Main | Thursday, May 28, 2015

Live Well With HIV By Seeking Treatment

An important message from the CDC:  More than 1.2 million Americans are living with HIV. Approximately 168,000 of those people have never been diagnosed. Additionally, more than 50% of those infected with HIV are not being treated.

The Centers for Disease Control and Prevention (CDC) knows that the key way to help people living with HIV to achieve longer, healthier lives is by getting people the proper medical care they need in order to lower the levels of HIV in the body. Not only does viral suppression facilitate life spans that are near normal, but it inhibits transmission of HIV to others.

And only 30% of those living with HIV have achieved viral suppression. That number could be raised to 76% by getting people the proper care they need. People tend to avoid seeking care because of poor access, cost of pharmaceuticals, a lack of knowledge about treatments, and stigma attached to HIV, but the CDC's study shows how vitally important it is to get people tested for HIV, and into care as soon as possible once diagnosed.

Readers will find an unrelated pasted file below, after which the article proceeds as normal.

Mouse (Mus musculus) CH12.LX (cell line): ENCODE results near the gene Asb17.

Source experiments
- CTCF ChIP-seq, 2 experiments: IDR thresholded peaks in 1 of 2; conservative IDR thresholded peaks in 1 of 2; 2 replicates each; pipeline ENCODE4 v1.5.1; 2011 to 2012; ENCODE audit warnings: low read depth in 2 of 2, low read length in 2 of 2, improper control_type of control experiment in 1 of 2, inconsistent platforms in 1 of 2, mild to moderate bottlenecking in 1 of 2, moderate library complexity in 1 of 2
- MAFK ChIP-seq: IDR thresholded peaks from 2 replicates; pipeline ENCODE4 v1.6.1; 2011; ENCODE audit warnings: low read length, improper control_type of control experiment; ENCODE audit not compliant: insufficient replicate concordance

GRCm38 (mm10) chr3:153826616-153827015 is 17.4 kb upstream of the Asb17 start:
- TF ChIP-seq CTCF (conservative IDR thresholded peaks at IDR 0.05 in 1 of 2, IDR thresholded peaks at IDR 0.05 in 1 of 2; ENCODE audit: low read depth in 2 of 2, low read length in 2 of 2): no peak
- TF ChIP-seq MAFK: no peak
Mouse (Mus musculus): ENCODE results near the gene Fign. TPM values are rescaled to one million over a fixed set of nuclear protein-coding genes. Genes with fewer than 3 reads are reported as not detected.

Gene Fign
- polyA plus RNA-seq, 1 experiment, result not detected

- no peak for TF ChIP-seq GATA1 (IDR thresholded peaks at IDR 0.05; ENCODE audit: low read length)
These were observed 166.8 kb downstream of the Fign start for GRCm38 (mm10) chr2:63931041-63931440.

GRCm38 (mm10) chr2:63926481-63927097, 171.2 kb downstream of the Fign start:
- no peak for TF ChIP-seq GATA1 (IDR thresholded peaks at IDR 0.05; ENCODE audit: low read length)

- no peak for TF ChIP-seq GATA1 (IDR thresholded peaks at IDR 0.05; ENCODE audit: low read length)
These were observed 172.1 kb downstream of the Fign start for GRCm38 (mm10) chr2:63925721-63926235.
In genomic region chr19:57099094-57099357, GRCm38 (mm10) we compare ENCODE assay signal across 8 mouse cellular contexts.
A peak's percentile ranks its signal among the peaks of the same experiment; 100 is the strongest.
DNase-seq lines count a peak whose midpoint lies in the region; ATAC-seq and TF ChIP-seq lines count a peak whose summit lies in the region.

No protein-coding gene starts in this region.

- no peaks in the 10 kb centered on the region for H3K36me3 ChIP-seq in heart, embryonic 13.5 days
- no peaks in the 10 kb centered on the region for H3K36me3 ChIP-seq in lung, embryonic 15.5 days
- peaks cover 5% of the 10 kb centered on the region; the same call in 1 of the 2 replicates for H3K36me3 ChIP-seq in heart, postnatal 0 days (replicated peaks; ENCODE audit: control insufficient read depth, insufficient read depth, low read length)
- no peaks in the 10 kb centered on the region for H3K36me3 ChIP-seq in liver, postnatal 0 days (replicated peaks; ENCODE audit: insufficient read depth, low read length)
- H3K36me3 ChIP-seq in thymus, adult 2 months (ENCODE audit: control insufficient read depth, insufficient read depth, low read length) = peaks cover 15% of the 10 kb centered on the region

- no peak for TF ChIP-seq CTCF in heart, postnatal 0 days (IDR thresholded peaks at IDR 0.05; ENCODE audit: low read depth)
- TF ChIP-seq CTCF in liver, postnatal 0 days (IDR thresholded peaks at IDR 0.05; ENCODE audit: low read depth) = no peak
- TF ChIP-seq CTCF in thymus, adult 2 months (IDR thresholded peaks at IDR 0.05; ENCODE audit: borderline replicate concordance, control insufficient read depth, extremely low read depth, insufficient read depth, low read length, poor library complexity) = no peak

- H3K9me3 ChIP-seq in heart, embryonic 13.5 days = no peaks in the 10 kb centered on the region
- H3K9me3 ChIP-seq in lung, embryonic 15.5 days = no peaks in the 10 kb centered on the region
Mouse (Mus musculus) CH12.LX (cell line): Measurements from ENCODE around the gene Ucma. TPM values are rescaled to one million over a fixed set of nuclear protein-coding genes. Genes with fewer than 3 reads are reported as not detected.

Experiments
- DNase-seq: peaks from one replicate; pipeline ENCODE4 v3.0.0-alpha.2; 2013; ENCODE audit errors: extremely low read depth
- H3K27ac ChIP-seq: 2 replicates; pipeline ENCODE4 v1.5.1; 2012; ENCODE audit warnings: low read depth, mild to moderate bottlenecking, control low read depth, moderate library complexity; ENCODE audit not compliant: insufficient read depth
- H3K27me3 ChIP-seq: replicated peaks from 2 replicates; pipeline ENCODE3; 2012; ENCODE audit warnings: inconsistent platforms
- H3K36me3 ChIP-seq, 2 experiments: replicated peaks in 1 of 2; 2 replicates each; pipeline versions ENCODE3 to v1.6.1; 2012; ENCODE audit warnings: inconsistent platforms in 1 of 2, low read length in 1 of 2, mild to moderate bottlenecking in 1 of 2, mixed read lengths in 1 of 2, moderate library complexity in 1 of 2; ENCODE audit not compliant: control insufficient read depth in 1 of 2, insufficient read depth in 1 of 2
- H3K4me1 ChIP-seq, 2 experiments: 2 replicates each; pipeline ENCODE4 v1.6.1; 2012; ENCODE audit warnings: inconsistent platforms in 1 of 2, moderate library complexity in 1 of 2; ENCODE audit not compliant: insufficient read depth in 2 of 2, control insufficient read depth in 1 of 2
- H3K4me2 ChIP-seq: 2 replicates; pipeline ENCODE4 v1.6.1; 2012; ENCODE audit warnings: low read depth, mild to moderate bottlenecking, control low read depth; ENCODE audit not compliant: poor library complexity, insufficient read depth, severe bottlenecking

In fact, a 20-year-old diagnosed with HIV who gets the proper medical treatment adds an average of nearly 40 years to his or her life. Treatment works, and that's the message of the CDC's campaign which is informed by the input of more than 100 people living with HIV.
No matter what your HIV status is, talk can still be the perfect foreplay. Start Talking. Stop HIV., CDC's national campaign created by and for gay and bisexual men, promotes open communication about HIV prevention among sexual partners and encourages men in all types of relationships to talk about: HIV testing, their HIV status, condom use, and medicines that help prevent and treat HIV. For conversation starters, visit the CDC's campaign site and Start Talking in an effort to Stop HIV among gay and bisexual men. Join the conversation on Facebook at Starting Talking, Stop HIV.

To read more about how HIV treatment works, visit the CDC's website to find out how to get in care, stay in care, live well, and find the resources and social services providers that will help you achieve viral suppression and live a longer, healthier life.


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